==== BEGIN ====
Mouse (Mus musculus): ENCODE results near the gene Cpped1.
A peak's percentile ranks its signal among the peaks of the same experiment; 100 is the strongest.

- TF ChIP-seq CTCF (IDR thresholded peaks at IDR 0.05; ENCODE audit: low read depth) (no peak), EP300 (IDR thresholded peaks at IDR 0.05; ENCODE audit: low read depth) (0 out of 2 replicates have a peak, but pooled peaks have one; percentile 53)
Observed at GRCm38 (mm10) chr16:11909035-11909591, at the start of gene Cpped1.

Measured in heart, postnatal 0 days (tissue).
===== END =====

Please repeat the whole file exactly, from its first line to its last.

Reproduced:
Mouse (Mus musculus): ENCODE results near the gene Cpped1.
A peak's percentile ranks its signal among the peaks of the same experiment; 100 is the strongest.

- TF ChIP-seq CTCF (IDR thresholded peaks at IDR 0.05; ENCODE audit: low read depth) (no peak), EP300 (IDR thresholded peaks at IDR 0.05; ENCODE audit: low read depth) (0 out of 2 replicates have a peak, but pooled peaks have one; percentile 53)
Observed at GRCm38 (mm10) chr16:11909035-11909591, at the start of gene Cpped1.

Measured in heart, postnatal 0 days (tissue).